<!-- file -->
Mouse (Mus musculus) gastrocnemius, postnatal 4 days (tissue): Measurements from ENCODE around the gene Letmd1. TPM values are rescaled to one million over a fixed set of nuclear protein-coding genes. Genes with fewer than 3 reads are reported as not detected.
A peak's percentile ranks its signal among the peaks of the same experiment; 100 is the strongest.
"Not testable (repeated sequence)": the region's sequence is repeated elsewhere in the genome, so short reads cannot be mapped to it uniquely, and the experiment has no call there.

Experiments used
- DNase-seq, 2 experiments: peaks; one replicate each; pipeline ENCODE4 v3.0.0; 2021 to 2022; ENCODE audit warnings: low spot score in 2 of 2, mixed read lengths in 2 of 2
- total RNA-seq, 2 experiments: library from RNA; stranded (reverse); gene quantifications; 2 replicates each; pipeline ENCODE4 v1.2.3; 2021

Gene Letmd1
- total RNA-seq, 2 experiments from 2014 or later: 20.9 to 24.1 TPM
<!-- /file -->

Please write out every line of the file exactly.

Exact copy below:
Mouse (Mus musculus) gastrocnemius, postnatal 4 days (tissue): Measurements from ENCODE around the gene Letmd1. TPM values are rescaled to one million over a fixed set of nuclear protein-coding genes. Genes with fewer than 3 reads are reported as not detected.
A peak's percentile ranks its signal among the peaks of the same experiment; 100 is the strongest.
"Not testable (repeated sequence)": the region's sequence is repeated elsewhere in the genome, so short reads cannot be mapped to it uniquely, and the experiment has no call there.

Experiments used
- DNase-seq, 2 experiments: peaks; one replicate each; pipeline ENCODE4 v3.0.0; 2021 to 2022; ENCODE audit warnings: low spot score in 2 of 2, mixed read lengths in 2 of 2
- total RNA-seq, 2 experiments: library from RNA; stranded (reverse); gene quantifications; 2 replicates each; pipeline ENCODE4 v1.2.3; 2021

Gene Letmd1
- total RNA-seq, 2 experiments from 2014 or later: 20.9 to 24.1 TPM